There’s a, there’s a level of what we’ve been. We used to in webinars where we’ve all done it, right?
There’s, we’ve, we’ve submitted three questions ourselves. They tell us they have 45 questions and they have time for two. One of the other things that I do is very early on.
I say, here’s what I’m gonna do for everybody. I want you guys to you use that question box, ask me every question under the sun. And here’s my promise. If I can’t answer all of your questions during this presentation, or during my allotted time, I’m gonna do a personalized video answering every single one of these questions. I don’t have it up on my Instagram account or have it on my Twitter, even yet, I’m going to send it to the event host so that they can send it out to you.
Therefore you have no worries about your question, not being answered. Bring me on your questions, right? This is a big piece and I can, I can’t harp on it enough. And funny enough, if you want an interactive presentation, the entire piece back and forth is extremely important. But if you want an engage, you know, and get the audience’s attention, you also have to figure out that back and forth.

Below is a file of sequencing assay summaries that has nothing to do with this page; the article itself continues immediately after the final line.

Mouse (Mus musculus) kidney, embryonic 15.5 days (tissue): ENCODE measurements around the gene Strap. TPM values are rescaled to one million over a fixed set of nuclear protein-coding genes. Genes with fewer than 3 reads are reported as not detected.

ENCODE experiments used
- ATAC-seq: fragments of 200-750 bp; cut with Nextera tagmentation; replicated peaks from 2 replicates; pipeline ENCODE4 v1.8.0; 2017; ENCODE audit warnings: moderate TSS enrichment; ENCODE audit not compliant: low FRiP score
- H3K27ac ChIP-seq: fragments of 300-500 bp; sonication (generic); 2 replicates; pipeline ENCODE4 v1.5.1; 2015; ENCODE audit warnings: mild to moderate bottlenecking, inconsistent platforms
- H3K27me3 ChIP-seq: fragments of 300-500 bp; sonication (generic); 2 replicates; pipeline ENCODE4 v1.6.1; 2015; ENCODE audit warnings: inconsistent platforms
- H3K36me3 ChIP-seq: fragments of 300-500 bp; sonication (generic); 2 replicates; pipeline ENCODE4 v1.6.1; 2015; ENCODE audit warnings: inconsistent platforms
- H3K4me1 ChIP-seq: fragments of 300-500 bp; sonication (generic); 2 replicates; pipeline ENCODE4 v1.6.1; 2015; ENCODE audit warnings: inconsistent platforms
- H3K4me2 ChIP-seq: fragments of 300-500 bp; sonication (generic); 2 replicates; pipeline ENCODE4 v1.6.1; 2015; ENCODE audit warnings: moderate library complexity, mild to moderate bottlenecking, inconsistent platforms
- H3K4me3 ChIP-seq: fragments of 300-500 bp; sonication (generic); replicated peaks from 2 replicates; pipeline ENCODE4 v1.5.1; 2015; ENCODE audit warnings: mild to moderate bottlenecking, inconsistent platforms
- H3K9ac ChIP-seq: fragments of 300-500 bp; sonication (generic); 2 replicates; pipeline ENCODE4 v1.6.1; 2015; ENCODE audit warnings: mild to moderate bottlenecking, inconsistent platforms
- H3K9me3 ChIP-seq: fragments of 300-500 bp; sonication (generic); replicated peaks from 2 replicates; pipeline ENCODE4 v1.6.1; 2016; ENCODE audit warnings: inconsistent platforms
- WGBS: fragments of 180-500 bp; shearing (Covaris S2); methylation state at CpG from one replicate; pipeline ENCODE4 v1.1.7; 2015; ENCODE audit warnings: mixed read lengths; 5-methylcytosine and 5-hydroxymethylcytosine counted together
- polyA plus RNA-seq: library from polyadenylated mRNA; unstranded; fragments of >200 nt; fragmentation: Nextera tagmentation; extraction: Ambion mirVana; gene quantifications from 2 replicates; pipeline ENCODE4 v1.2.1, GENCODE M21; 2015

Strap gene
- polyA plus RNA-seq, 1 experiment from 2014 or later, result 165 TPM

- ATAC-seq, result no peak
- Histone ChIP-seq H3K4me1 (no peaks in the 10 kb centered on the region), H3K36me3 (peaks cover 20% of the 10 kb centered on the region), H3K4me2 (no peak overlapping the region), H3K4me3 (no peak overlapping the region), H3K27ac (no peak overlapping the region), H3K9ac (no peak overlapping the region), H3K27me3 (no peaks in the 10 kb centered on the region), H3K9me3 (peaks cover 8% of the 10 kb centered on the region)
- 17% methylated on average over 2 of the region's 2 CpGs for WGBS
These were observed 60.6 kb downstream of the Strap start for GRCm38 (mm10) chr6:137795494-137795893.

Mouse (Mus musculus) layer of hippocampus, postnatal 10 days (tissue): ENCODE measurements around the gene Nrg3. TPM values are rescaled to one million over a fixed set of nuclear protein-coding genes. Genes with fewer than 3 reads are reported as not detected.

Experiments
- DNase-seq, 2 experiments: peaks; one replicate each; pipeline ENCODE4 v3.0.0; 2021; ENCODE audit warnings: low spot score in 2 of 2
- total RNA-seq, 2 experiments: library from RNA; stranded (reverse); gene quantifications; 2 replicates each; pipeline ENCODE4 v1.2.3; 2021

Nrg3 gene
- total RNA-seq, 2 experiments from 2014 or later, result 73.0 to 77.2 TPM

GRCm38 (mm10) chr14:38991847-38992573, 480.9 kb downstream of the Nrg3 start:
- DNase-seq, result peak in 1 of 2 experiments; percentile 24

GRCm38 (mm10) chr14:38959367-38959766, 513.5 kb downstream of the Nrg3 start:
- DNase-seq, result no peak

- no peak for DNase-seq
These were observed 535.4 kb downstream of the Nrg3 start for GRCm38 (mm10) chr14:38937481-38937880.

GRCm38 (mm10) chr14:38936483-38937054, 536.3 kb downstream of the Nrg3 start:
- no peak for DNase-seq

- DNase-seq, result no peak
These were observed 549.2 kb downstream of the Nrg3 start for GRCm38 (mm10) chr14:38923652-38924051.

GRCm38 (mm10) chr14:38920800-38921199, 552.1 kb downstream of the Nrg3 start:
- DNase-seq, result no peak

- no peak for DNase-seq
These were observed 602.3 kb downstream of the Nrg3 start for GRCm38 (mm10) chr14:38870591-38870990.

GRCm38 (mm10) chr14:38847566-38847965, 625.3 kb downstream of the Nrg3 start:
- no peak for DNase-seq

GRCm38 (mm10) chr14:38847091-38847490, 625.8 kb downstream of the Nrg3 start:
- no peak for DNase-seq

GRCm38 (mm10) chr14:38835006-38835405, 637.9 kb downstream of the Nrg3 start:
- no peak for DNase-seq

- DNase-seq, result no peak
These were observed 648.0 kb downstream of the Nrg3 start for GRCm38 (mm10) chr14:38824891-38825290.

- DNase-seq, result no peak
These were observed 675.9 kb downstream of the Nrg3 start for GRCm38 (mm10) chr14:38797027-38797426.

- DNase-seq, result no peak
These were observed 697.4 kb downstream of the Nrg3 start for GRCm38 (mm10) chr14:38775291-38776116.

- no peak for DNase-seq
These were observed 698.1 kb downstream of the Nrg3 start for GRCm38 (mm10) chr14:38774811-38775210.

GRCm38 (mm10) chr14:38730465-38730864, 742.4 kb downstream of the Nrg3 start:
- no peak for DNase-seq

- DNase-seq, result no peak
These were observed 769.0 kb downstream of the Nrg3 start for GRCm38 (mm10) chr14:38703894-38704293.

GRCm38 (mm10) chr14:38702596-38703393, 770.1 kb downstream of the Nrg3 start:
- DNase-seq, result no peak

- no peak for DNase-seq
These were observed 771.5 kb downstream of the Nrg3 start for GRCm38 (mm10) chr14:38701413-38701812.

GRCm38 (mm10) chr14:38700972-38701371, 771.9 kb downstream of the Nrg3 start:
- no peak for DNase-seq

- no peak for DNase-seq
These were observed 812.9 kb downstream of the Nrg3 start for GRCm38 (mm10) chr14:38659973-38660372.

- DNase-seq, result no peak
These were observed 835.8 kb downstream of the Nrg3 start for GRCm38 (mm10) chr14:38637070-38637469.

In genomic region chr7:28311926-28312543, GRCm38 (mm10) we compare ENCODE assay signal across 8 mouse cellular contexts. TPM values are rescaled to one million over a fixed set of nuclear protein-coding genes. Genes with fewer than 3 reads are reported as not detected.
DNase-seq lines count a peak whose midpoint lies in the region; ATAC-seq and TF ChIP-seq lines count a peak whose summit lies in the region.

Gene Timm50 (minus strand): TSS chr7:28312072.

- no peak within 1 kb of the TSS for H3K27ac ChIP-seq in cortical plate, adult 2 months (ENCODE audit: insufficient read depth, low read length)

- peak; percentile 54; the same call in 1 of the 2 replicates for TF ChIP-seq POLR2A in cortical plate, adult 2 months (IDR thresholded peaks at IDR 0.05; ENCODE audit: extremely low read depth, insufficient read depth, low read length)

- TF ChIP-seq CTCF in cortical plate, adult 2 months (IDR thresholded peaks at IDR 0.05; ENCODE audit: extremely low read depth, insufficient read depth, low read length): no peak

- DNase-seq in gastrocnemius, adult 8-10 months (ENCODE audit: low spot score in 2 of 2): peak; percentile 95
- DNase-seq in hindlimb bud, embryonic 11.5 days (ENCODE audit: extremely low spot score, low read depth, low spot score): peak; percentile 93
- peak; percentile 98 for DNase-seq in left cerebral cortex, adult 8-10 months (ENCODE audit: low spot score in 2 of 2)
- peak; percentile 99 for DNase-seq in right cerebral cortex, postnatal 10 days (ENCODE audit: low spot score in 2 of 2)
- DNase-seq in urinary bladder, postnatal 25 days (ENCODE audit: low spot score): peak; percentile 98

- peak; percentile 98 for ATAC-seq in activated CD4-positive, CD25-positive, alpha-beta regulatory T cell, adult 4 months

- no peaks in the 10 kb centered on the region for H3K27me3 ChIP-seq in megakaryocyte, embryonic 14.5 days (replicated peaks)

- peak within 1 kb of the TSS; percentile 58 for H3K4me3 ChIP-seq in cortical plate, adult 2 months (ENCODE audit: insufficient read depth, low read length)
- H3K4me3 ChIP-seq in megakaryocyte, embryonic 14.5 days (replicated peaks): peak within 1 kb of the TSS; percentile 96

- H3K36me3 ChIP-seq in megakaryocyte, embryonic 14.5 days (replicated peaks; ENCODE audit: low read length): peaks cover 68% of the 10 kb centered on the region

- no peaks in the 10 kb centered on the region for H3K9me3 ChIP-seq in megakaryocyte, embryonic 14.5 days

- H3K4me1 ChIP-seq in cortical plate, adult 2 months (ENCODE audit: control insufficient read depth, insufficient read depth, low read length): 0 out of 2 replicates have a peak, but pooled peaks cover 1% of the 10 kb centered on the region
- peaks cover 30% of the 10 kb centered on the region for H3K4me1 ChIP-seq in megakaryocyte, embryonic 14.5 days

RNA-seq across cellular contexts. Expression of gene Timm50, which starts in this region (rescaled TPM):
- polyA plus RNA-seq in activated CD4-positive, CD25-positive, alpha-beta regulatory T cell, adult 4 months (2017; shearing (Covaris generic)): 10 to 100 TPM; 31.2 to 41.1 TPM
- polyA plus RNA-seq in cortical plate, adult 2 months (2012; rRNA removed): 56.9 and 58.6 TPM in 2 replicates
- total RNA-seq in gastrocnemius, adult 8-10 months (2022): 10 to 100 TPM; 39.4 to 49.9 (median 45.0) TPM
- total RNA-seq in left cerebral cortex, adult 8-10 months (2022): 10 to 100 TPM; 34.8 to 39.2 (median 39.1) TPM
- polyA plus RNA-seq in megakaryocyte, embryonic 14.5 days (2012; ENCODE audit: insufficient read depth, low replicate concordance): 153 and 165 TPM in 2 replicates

So here’s the language that I like to use. I believe all virtual events must be participatory content. If it’s just broadcasting, if you’re just doing a live stream and there’s no interaction, that’s called YouTube a Ted talk or TV, but if it’s going to be, Hey, these are prerecorded sessions, but we’re going to have the speaker in the chat. And then after their session, we’re going to have them jump on Q and a. Because remember I liked that, you know, check out that other video of mine, where I talk about the three types of video content that every virtual event must have. But here’s the thing. I believe that every virtual event must focus on participatory style content and conversations, not interactivity because participatory means, Hey, when I see you guys in the chat, make sure, you know, I’ll see your chats, bring them on here. Right?